For the foreseeable future, the United States will run a sizable current-account deficit, while Japan will continue to post an equally large current-account surplus. Forecasts for the respective balances are in the range of $120 billion to $130 billion.
Due to the imbalance in domestic savings rates, there is a need for a significant flow of Japanese savings into U.S. coffers. However, as a consequence of the phenomenal strengthening of the yen against the dollar in recent years, Japanese investors in dollar-denominated assets already feel badly burned. The value of these assets has eroded in a spectacular fashion. Some observers estimate their losses to be in the range of $300 billion.
Under these circumstances, it is quite unlikely that Japanese investors will be keen on re-entering the market to buy U.S. assets with dollars in a significant volume.
This leads us to a conclusion discomfiting for all major economies: The dollar would become even weaker and, in order to defend its eroding currency, the United States would have to raise interest rates significantly above the levels indicated by conditions in the domestic economy. Its current upswing would be an obvious victim along the road.
Japan's domestic economic problems would also worsen. Over the past year and a half, the country has--for the first time in its postwar history--seen domestic production capacity lie fallow. In the process, an outright culture shock has hit Japan. It has had to cope with the unwelcome fact that the bureaucrats have proved themselves incapable of managing the economy according to plan. In addition, the resulting shift toward investment outside of Japan will do little to stimulate the opening up of the country's domestic economy.
What can be done in the light of these circumstances? One constructive step would be if the U.S. Treasury, or at least some government agency, began to issue yen-denominated paper (bonds whose value is in yen rather than dollars). This approach would have several advantages.
First, the markets have been telling the U.S. government--despite its reasonable assurances--that they are not certain whether the Clinton Administration can be relied upon not to use the exchange rate as a tool to promote U.S. competitiveness. Right or wrong, as long as that perception is out there, the politicians in Washington are forced to deal with it.
Issuing yen-denominated U.S. Treasury bonds would provide crucial comfort to Japanese institutional investors. With new bond assets denominated in the yen, they would no longer have to assume the exchange-rate risk. It would therefore go a long way toward enticing the Japanese to once again recycle their trade surplus.
But more important, it represents a very potent tool to convince the markets of the credibility of the Clinton Administration's intentions. By taking this step, it would show itself prepared to put its money where its mouth is. By using a foreign currency to fund part of its debt, the U.S. government effectively assumes the exchange-rate risk on such debt. In other words, it would stand to lose if the dollar went down even further. Under this scenario, it would get fewer yen for the dollars it budgeted to service that debt and would thus be forced to spend more dollars than planned.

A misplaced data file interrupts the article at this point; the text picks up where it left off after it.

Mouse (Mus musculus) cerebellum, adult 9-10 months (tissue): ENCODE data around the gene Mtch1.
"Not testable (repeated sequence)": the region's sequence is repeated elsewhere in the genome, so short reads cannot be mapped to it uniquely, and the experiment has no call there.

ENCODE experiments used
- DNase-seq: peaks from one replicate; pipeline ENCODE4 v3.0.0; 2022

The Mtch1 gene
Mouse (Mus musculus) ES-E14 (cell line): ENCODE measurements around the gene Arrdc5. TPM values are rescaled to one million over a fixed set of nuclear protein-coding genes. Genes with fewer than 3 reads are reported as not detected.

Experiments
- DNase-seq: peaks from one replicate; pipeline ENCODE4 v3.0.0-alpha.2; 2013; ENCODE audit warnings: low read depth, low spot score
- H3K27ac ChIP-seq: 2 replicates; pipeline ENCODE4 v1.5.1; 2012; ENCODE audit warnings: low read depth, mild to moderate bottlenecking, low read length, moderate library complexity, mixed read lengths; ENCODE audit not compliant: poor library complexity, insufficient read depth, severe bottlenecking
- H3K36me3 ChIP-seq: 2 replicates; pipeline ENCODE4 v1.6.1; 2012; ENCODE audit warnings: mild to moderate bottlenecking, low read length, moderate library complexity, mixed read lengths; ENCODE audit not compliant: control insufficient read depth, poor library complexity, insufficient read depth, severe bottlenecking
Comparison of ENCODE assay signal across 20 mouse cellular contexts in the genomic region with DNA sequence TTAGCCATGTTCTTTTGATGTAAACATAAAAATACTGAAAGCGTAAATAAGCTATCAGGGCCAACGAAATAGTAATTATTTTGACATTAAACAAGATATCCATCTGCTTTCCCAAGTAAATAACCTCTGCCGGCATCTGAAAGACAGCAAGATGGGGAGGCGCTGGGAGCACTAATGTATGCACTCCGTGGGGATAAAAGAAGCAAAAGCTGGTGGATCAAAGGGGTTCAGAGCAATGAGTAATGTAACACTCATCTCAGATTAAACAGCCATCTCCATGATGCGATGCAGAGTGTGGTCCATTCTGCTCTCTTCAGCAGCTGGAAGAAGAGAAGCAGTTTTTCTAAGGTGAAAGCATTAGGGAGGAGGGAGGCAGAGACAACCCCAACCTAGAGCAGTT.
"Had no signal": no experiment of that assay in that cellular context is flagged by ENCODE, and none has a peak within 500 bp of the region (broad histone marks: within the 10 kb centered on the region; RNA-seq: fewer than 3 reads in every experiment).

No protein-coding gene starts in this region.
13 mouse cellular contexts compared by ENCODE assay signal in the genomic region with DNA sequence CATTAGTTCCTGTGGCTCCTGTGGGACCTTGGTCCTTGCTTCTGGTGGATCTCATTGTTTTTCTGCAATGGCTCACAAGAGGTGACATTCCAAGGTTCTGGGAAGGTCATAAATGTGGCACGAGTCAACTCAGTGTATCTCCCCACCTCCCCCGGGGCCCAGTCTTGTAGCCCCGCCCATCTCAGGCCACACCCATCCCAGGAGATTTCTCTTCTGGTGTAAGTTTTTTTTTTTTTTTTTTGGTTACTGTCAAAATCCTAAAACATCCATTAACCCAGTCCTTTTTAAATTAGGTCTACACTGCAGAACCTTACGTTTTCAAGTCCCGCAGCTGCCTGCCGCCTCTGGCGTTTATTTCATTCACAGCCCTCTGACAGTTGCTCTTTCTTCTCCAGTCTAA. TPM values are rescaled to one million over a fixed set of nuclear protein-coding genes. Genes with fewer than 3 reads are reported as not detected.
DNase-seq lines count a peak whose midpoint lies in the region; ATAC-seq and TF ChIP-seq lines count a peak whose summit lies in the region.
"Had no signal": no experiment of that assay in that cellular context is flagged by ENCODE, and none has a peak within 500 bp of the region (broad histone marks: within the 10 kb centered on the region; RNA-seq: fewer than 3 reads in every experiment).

While this may sound dangerous at first sight, the downside risk is very much worth taking. Aside from eliminating the nagging doubts about the real intentions of the Administration, these yen-denominated Treasury instruments could be issued at interest rates below current U.S. levels. Given the lower level of interest rates prevailing in Japan, they would still be very attractive to investors in the yen zone. Obviously, this would also help reduce the potential costs of the exchange rate risk mentioned above.
What should be the size of such yen-denominated U.S. public debt? While obviously limited in scope initially, this kind of funding could eventually be as high as the Japanese share of the U.S. current account deficit. That amounts to roughly $70 billion, which coincidentally is equal to one-third of the federal budget deficit.
Why should I, a European, be concerned about all this? First, none of the world's major industrialized economies benefits from wild swings in exchange rates. Second, we Europeans have worked hard at home to bring about exchange-rate stability. Against much skepticism in the markets, and due to an ever-increasing degree of coordination in economic and fiscal policy as well as a result of greater trade integration, we are reaping the benefits of such stability within the European Monetary System.
However, there always is a danger that this delicate balance may be upset, primarily due to extraneous circumstances (for instance, great volatility in the dollar-yen exchange rate.). Such cross-rate pressures may well have significant spillover effects on European currencies, thus upsetting the balance established within the system.
Yet there is an even more important issue. Europe currently finds itself the bystander in what it considers to be an unproductive fight on trade issues between the United States, the world's sole remaining superpower, and Japan, a country without much of a functioning government and therefore in some disarray. This dispute leaves the world financial system vulnerable. If we were to see domino effects, for example as a result of overleveraged Japanese firms collapsing due to an excessive use of the exchange-rate weapon and a potentially unaware lender of last resort (the Japanese government), the world financial markets might be at risk.